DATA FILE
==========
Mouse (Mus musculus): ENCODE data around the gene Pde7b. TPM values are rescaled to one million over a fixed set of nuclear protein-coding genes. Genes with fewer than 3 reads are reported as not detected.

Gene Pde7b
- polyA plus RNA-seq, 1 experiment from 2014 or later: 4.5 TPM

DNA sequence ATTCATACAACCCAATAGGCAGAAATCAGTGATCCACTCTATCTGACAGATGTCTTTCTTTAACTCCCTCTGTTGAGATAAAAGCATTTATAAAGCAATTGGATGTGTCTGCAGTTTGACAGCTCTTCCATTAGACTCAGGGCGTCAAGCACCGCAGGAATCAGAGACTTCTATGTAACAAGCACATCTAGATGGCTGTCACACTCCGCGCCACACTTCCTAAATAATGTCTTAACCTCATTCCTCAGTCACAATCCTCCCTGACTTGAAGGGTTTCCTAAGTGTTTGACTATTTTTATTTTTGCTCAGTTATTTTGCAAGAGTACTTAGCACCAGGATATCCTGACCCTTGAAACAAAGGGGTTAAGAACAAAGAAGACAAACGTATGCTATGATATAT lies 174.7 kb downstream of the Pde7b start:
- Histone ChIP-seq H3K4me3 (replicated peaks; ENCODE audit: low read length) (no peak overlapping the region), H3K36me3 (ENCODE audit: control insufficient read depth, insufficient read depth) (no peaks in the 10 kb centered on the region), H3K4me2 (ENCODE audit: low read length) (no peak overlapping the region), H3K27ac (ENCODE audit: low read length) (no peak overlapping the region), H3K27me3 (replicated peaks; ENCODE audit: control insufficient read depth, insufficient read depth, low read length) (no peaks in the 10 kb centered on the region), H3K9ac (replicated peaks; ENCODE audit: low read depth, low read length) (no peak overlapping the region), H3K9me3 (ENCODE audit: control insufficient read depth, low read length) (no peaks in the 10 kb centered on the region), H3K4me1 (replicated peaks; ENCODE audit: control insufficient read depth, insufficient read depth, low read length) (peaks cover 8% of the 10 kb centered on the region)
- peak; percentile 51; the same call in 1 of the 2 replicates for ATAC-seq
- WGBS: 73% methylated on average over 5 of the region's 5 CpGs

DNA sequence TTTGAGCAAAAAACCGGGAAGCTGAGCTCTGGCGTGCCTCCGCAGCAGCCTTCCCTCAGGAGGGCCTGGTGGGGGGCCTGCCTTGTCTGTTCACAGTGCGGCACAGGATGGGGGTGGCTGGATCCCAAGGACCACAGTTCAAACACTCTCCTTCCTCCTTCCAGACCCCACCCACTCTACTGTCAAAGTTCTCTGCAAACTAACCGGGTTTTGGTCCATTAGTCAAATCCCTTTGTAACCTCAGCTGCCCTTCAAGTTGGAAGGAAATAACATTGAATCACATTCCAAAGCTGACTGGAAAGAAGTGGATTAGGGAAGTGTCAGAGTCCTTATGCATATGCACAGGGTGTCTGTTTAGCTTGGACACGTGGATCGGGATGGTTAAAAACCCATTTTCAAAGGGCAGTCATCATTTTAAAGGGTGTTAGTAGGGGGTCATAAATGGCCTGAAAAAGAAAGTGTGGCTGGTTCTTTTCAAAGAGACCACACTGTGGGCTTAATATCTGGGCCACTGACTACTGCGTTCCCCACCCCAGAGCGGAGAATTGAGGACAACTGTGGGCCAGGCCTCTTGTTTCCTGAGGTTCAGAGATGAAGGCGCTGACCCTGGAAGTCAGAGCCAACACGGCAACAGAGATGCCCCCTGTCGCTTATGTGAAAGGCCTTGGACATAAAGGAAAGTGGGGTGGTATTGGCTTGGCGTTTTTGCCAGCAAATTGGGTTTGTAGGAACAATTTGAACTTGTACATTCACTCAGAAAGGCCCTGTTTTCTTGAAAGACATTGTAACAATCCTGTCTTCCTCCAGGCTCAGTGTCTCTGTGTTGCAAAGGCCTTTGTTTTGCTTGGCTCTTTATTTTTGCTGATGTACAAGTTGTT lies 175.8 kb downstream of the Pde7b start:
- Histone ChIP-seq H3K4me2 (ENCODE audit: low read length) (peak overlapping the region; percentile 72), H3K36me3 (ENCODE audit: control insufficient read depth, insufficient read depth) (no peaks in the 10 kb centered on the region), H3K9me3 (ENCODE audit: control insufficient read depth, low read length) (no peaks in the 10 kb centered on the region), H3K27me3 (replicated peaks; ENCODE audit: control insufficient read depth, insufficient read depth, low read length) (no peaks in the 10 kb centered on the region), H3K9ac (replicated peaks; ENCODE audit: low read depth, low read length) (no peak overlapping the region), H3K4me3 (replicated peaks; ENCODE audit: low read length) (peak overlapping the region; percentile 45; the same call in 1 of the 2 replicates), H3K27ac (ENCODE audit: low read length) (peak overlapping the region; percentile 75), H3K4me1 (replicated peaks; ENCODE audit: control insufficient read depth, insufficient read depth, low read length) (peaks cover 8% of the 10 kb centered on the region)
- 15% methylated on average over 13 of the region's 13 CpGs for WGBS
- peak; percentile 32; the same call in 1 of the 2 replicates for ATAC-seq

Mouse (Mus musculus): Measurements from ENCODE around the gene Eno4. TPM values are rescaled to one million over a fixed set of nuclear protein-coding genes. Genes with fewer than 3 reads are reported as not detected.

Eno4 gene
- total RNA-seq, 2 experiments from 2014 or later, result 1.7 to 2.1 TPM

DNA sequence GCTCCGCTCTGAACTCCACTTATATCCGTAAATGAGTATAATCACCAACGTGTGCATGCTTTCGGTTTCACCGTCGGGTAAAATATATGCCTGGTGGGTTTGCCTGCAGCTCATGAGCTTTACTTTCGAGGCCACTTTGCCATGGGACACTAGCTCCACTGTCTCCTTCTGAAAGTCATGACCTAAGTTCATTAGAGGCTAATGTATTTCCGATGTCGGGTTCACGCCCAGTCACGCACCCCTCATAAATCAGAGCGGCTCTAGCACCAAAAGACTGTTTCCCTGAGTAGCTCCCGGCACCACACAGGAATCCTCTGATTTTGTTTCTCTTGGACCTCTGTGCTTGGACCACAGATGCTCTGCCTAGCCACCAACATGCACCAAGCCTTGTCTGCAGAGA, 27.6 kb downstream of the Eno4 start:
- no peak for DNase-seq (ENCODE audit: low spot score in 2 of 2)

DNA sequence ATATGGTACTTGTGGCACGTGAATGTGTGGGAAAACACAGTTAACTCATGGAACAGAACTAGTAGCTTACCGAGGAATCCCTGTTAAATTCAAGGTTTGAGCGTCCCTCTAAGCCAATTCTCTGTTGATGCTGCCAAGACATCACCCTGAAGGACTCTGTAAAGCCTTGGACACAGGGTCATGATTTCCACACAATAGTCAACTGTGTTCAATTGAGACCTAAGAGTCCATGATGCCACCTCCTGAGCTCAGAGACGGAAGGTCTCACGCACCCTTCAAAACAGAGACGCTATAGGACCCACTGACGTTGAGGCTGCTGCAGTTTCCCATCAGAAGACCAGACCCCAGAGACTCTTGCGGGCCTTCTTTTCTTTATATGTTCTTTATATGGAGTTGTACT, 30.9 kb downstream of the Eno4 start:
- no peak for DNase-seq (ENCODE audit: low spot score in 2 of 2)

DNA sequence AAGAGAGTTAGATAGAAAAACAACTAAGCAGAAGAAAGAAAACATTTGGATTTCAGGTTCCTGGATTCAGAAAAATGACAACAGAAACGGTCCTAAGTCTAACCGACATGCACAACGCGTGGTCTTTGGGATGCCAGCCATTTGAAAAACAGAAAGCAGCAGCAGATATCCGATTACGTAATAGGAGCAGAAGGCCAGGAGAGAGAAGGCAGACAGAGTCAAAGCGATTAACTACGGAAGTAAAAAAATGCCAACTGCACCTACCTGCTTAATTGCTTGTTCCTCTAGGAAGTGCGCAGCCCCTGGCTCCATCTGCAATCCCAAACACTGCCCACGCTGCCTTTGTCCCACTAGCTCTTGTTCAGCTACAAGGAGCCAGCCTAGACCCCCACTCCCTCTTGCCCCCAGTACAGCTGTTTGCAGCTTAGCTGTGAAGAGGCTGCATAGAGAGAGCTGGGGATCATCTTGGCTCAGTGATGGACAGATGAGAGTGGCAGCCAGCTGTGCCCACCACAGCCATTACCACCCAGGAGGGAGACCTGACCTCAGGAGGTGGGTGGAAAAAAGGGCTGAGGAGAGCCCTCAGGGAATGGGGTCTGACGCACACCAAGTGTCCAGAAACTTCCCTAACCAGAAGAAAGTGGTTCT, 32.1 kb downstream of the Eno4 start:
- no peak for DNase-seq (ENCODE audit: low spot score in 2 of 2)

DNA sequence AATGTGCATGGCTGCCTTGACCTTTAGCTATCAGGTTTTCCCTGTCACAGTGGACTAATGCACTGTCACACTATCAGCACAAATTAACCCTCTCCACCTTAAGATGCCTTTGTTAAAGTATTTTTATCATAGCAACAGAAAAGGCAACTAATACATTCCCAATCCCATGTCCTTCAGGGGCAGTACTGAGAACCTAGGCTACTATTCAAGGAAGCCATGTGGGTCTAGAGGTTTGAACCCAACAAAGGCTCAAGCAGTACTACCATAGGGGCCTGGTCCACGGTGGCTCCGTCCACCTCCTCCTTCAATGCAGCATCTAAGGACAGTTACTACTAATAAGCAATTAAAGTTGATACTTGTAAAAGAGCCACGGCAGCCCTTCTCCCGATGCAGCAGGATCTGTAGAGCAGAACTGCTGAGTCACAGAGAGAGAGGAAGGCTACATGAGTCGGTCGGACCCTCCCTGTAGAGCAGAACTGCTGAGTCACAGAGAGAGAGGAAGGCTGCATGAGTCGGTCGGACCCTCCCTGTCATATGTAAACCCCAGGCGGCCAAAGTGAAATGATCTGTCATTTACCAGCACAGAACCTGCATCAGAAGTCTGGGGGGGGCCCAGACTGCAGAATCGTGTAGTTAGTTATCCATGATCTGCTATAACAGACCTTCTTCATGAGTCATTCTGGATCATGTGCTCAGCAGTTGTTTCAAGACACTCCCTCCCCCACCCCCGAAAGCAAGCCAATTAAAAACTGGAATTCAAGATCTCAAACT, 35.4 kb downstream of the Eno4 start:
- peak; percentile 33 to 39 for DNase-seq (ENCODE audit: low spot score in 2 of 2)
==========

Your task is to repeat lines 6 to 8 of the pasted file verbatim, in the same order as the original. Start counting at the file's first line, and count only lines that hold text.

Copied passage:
- peak; percentile 51; the same call in 1 of the 2 replicates for ATAC-seq
- WGBS: 73% methylated on average over 5 of the region's 5 CpGs

DNA sequence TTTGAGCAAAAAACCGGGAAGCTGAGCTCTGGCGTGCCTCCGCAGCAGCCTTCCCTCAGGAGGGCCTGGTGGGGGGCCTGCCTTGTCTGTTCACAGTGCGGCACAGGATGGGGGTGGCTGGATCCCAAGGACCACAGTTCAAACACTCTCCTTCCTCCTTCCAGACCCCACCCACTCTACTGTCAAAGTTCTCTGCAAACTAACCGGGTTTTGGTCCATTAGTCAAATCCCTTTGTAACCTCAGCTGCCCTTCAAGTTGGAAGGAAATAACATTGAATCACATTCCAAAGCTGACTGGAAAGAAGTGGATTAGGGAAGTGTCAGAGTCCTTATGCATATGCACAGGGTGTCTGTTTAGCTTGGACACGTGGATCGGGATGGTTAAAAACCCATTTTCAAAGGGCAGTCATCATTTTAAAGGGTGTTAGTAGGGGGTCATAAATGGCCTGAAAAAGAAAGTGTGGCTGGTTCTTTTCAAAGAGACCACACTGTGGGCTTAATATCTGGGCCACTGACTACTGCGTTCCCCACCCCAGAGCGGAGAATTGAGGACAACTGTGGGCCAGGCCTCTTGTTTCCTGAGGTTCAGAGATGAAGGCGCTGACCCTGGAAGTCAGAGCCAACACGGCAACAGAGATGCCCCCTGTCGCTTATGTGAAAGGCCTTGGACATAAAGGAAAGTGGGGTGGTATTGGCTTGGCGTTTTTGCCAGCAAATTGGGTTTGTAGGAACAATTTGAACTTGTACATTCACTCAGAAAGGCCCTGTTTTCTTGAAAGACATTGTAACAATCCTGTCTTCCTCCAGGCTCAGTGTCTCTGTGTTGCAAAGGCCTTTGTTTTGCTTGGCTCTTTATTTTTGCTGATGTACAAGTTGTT lies 175.8 kb downstream of the Pde7b start: